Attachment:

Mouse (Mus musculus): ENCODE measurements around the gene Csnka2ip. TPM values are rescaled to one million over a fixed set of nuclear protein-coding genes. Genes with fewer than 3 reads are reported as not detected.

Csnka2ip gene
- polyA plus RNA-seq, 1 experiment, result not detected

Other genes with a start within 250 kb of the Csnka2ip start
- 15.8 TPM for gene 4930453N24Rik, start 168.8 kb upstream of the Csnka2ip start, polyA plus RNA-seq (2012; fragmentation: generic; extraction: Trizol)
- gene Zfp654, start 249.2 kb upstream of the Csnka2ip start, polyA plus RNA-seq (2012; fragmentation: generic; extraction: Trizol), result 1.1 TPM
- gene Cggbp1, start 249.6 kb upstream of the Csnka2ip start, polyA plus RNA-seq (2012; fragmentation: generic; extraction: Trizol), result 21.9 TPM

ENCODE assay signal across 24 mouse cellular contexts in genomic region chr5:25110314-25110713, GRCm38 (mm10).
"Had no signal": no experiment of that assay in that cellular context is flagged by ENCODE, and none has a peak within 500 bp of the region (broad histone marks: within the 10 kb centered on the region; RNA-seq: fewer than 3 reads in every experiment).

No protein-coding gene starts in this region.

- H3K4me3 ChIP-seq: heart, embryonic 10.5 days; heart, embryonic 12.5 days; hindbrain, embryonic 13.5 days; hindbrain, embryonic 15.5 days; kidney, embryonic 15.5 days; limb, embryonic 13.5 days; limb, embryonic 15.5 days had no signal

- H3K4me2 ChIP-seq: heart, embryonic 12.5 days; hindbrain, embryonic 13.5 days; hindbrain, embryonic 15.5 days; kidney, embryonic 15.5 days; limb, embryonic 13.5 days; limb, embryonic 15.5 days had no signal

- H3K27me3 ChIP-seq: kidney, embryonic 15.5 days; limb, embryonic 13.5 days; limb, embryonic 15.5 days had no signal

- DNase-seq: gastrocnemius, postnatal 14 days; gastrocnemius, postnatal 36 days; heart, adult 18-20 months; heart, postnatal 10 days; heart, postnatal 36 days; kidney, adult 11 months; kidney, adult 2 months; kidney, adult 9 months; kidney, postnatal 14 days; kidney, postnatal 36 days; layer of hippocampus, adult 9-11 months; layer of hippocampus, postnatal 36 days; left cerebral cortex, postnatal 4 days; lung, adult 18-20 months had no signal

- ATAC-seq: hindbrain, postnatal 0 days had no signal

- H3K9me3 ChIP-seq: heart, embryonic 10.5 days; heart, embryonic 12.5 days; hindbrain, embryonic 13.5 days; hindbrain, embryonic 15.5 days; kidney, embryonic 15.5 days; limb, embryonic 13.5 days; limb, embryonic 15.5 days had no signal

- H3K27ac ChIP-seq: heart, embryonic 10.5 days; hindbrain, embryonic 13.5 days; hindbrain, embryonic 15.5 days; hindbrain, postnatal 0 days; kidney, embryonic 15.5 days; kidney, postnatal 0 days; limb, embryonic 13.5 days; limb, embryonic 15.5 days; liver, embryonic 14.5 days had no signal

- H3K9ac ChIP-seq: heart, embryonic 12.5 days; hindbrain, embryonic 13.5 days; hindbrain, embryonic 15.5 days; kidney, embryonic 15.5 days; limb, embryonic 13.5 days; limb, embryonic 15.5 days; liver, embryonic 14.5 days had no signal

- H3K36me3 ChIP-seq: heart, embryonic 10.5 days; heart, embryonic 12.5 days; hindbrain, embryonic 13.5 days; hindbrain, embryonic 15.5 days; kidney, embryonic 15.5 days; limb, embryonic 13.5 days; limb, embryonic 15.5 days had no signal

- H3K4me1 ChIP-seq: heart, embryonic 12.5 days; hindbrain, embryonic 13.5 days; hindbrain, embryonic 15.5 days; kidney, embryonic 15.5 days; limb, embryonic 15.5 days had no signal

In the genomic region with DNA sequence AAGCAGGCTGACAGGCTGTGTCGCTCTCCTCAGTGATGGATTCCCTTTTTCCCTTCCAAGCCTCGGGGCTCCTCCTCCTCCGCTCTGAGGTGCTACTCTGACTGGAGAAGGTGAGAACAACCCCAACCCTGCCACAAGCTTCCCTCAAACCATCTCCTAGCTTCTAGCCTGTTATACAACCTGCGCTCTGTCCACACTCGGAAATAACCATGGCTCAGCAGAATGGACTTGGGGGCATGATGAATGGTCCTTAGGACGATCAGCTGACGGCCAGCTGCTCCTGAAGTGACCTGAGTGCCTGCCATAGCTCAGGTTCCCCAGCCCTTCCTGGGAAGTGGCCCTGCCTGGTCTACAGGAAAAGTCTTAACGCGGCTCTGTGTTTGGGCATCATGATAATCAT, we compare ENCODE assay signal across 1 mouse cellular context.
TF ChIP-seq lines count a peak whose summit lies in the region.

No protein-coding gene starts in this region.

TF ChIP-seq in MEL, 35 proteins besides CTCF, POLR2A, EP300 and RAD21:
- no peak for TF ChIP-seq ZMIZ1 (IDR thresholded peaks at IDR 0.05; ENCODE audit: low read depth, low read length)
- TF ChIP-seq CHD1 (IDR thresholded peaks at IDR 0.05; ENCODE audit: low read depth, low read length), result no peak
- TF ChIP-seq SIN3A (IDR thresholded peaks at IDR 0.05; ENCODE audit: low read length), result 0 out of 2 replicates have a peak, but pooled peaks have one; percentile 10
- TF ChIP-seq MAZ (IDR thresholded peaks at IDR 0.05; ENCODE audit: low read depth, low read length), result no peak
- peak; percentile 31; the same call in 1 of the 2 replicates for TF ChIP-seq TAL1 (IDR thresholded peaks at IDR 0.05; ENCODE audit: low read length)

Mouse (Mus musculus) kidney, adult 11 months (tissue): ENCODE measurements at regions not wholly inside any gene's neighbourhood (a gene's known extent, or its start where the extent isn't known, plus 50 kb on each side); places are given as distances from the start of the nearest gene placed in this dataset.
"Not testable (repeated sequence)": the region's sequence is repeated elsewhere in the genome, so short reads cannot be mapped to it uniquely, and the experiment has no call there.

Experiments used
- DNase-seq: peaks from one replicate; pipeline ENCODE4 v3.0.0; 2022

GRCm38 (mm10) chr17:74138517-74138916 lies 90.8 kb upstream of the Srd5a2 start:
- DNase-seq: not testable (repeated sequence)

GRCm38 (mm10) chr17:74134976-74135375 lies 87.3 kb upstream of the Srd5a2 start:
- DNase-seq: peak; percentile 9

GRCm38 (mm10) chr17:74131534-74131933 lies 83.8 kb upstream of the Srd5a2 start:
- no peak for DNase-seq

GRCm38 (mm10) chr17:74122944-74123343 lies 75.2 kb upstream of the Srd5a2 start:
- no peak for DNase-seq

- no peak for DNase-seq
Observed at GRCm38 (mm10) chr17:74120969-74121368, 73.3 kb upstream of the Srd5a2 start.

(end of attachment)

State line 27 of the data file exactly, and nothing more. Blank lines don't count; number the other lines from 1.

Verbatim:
- TF ChIP-seq SIN3A (IDR thresholded peaks at IDR 0.05; ENCODE audit: low read length), result 0 out of 2 replicates have a peak, but pooled peaks have one; percentile 10